By Jeanette Schmoyer
I knew in 6th grade that I wanted to be an English teacher. I could have had no way of knowing then the adventures I would have along that path. I loved books. I loved poetry. My parents and the elementary school encouraged reading books and memorizing and reciting poetry. In 6th grade we were exposed to diagraming sentences and I was fascinated with the process of organizing sentences in a systematic visual image.
I have come to understand that most students think it is weird to love diagraming sentences, but for me it was the final building block in my young life in deciding what I wanted to be when I grew up. Later, as a teacher, I found that diagraming often did help students understand how to better write complete and interesting sentences.
I went to a one-room school for grades 1 through 6. Our teacher for the first five years was like a second mother to us. On the cold winter mornings, she read to us while we gathered around a pot belly stove in the middle of the room waiting for the room to warm up. I still remember her reading Hans Christian Anderson’s Silver Skates one winter. I enjoyed the programs our school put on for our parents, especially the year we did an operetta, “Down Among the Fairies.” My mother sewed the fairy costumes and we got to sing and dance. In my 6th grade we got a new teacher. She was not the motherly type, but she was the one who introduced me to diagraming sentences.
My teachers through the years gave me a rich background for my intended career and never discourage my ambition to be a teacher in spite of my vision limitations. I came to love the theater and acted in many plays and as an adult directed many plays including the junior and senior high school plays where I was teaching.
But the path from the decision in 6th grade to becoming a teacher was not always smooth. By 10th grade I had been diagnosed with Juvenile Macular Degeneration, was “legally” blind (20/200 vision) and was using 18% transmission sunglasses in the classroom to eliminate some of the ambient light because my eyes no longer processed images well in bright light.
I successfully used those sunglasses through high school and college but was concerned about teaching high school students while wearing sunglasses. It might make it more difficult for me to establish credibility if the students perceived that they could get away with more because their teacher did not see perfectly. I was able to get hard contacts tinted black, the same darkness as the sunglasses I had been wearing. I also had the maintenance man cover the fluorescent light above my desk with brown wrapping paper which further decreased the bright light.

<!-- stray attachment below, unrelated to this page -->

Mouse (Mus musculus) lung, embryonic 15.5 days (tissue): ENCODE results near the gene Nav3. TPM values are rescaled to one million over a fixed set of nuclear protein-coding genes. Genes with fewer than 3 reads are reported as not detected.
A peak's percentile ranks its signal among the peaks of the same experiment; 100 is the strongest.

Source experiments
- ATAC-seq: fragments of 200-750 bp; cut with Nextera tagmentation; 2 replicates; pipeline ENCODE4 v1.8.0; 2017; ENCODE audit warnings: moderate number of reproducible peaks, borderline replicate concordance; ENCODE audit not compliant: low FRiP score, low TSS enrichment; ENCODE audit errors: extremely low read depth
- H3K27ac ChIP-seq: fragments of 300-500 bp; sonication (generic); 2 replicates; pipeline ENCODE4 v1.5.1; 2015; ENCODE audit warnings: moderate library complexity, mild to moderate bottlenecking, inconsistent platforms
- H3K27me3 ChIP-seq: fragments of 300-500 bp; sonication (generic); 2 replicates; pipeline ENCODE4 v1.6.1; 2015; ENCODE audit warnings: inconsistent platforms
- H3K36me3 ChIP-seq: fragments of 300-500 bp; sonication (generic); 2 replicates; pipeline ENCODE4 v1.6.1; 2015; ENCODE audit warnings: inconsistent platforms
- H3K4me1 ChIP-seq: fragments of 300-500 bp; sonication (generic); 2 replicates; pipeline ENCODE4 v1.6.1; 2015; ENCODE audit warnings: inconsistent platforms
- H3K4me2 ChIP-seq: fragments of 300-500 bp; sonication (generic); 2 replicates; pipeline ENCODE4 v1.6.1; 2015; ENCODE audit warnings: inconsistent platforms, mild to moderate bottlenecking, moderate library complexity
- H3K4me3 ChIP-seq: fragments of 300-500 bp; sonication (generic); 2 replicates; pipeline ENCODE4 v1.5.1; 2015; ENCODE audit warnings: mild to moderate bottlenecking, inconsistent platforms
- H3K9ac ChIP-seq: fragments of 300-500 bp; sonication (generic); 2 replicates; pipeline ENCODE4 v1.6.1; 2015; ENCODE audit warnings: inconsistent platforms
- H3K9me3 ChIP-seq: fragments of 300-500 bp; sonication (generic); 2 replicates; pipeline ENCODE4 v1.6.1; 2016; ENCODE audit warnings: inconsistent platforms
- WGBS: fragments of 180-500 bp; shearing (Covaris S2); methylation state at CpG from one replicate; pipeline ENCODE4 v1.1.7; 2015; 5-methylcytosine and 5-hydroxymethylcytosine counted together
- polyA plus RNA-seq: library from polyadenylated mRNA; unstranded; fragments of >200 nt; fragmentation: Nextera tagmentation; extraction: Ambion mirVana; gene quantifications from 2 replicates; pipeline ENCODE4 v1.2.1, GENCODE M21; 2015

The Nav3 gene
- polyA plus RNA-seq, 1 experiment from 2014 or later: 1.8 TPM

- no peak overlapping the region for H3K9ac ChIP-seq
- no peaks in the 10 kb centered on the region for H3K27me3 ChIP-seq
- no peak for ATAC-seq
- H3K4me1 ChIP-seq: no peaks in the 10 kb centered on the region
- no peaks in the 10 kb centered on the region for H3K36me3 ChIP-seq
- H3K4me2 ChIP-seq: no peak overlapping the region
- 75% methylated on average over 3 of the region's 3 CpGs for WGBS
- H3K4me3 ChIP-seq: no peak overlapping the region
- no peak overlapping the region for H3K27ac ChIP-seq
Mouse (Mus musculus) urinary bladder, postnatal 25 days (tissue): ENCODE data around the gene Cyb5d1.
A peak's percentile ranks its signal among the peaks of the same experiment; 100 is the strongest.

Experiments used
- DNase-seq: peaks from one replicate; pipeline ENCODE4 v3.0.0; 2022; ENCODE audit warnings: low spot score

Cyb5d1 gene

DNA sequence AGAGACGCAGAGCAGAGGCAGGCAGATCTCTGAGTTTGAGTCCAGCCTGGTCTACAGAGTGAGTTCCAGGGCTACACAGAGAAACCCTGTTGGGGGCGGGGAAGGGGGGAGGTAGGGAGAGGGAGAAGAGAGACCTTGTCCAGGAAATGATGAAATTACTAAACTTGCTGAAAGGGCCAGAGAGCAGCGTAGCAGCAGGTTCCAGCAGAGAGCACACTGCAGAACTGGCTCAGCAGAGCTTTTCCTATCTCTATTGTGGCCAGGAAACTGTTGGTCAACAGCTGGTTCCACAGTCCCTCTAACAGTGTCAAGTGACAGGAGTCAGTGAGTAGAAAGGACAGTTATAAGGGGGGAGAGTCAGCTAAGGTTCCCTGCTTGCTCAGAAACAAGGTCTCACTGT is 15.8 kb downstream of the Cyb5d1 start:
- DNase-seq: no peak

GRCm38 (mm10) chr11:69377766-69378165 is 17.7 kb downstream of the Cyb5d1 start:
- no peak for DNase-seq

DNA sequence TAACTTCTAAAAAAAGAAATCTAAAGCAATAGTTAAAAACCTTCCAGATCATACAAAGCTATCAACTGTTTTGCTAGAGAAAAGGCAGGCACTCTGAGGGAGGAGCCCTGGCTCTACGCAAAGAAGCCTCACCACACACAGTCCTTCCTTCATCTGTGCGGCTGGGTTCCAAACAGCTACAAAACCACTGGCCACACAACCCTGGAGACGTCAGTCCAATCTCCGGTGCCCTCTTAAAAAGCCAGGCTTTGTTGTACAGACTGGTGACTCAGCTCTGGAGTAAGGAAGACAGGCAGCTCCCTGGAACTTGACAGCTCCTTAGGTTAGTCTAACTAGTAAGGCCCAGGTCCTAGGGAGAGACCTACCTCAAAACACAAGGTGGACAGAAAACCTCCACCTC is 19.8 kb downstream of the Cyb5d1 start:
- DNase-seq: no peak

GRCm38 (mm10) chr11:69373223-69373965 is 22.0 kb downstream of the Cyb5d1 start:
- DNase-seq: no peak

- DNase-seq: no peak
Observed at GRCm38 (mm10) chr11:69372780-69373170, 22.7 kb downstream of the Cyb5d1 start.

I felt confident about teaching. I knew my subject well thanks to all my teachers and professors along the way. I had a rich background in literature and grammar. Next I had to develop the relationships with and gain the respect of students so I could reach them where they were and give them the tools I had been given. No teacher can reach every student perfectly, and I am sure I did not either, but the rewards have been so wonderful.
One student came to my home after he graduated and had joined the military just to thank me for the foundation I had given him for discipline in learning. Another lackadaisical student changed his ways by no longer sleeping through classes and raised his grades just so he could qualify to try out for the class play. This past Christmas, years after leaving the teaching profession, I received a book published by a former student who mentions me in the Dedication in the book as her teacher who always encouraged her to express herself and states in the dedication, “She is still and always will be a valued friend in my life.” All the study and hard work to become a teacher are confirmed as well worth it! So if you are considering becoming a teacher, first get a really good foundation in your subject material; then make your goal to reach students to make a difference in their lives, and you will be a success and honored by your students.